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The definition of New Collar
The terminology of “New Collar” was introduced in 2017 by Ginni Rometty, CEO of IBM. It is a derivation from the popular categories of White Collar and Blue Collar jobs. It describes familiar job roles that do not need Bachelor’s degrees or similar. The definition made sense. The market adopted the terminology soon after Gini started using it in public.
These jobs are still a fast-growing category and for many companies, they are a challenge to fill. On the other hand, New Collar jobs are a tremendous opportunity for everybody. “Sixty-one per cent of Americans under 30 expect that it will be essential to develop new skills at some point in their careers.” (Source: TechCrunch). Even if this number was significantly lower, it still describes a big challenge. This challenge is only partly on the side of the employee.
New Collar@European Commission
The European Commission invited IBM last year to discuss our view on new developments around skills. The focus of the session was on Digital Education in their European Summer School @European Commission.
You can find IBM’s discussion around New Collar on this Link, and the full recording of the whole day on the Web Site of the European Commission.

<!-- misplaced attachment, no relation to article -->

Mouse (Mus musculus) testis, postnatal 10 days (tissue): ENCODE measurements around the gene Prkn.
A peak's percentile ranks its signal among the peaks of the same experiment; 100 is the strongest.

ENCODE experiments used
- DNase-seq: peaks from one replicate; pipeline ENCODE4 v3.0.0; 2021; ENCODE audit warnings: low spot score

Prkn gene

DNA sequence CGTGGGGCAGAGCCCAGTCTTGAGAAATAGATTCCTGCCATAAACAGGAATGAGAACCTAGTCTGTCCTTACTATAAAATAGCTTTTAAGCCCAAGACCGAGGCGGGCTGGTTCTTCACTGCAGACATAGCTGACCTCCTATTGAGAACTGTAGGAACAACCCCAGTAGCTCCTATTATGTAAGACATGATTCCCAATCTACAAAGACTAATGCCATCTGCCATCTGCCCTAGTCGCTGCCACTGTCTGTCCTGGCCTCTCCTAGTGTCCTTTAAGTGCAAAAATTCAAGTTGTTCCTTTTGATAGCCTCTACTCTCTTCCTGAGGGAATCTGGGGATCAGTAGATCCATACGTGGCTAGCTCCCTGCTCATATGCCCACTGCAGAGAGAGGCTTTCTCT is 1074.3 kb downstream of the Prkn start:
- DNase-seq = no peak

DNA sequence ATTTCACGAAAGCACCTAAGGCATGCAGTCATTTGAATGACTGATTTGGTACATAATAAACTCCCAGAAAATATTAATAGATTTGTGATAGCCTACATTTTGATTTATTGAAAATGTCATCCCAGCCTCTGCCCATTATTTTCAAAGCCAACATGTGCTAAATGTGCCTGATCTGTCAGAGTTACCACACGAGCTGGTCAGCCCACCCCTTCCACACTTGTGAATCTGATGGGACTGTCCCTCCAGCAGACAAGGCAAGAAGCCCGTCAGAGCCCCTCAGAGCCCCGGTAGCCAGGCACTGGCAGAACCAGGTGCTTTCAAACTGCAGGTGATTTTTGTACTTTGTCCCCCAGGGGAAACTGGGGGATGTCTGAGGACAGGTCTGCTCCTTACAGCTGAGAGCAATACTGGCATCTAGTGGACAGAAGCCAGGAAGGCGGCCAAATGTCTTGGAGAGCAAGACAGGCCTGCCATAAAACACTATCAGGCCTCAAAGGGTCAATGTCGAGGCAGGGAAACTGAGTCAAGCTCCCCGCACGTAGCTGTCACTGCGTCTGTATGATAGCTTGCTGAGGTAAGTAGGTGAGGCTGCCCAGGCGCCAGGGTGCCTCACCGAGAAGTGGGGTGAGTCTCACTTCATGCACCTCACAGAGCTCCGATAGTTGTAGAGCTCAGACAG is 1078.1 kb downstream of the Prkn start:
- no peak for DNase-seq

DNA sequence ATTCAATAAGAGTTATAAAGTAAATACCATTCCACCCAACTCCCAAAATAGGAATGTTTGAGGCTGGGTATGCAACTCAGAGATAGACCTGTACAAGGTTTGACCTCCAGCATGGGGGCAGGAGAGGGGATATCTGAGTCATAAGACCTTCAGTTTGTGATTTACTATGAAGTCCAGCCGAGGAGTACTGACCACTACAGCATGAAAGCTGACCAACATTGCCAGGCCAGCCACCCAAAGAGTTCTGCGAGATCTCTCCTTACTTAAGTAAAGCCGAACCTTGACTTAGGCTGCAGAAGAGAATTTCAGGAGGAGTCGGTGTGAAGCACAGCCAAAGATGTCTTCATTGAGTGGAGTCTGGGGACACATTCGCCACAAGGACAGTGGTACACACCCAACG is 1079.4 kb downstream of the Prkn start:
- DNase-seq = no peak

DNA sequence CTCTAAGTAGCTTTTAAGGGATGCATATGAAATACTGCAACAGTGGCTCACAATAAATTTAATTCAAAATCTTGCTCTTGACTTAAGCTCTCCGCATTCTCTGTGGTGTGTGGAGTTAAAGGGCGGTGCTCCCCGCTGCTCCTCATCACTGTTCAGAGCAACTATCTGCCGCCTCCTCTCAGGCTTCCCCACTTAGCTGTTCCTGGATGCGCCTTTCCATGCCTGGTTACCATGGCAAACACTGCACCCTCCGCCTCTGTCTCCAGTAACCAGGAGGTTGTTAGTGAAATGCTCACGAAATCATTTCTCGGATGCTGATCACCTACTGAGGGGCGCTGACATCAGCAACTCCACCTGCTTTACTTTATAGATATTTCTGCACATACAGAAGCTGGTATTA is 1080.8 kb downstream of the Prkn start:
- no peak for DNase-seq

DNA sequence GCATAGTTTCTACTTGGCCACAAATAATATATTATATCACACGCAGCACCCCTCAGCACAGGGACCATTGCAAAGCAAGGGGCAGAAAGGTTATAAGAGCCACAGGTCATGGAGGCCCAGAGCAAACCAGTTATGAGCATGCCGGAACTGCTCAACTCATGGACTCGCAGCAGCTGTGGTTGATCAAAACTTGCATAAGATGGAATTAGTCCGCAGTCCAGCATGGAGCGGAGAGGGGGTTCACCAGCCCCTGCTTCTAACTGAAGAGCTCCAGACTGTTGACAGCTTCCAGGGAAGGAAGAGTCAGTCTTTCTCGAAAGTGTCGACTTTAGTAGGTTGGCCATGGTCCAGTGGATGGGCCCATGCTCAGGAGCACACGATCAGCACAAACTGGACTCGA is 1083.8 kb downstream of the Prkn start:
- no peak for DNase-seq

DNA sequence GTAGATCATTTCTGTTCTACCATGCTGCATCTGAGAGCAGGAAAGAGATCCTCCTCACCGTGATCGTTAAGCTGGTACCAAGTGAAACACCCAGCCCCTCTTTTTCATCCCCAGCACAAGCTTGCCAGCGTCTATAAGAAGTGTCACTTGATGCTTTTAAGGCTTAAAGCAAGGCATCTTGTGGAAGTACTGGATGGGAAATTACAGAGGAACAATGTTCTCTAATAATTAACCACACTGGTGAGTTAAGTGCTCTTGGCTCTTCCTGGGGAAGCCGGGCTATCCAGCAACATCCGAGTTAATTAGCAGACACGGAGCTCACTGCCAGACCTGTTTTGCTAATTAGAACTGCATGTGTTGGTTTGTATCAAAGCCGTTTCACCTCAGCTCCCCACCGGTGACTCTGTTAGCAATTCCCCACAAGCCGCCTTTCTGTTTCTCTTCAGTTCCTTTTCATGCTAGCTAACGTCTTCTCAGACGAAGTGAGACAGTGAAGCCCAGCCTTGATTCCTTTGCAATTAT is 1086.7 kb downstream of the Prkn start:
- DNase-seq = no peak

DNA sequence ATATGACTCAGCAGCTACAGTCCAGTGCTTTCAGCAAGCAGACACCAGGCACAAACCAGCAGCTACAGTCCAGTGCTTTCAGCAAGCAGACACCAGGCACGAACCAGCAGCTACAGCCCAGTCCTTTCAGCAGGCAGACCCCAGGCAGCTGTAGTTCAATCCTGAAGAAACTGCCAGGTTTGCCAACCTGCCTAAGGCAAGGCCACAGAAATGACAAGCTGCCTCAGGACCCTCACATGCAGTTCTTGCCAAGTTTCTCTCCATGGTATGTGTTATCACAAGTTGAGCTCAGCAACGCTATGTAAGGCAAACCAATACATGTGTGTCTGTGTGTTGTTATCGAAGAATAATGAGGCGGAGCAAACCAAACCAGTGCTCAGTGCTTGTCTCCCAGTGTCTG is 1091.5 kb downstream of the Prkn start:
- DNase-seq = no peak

Who is the audience for New Collar?
All of the New Collar courses are vendor independent. What is the benefit? IBM can use the courses to train its own workforce. Besides this, the approach also allows supporting our clients and training their workforce. Last but not least you can buy IBM’s New Collar courses on the free market. The content matches employers’ needs, independent of any IBM product and allows a fast start in a specific role.
You can find general information about this topic on the IBM Skills Gateway. If you want to enroll into the Customer Services Training then this is possible on Coursera. The next topic that will get rolled out is “Security”.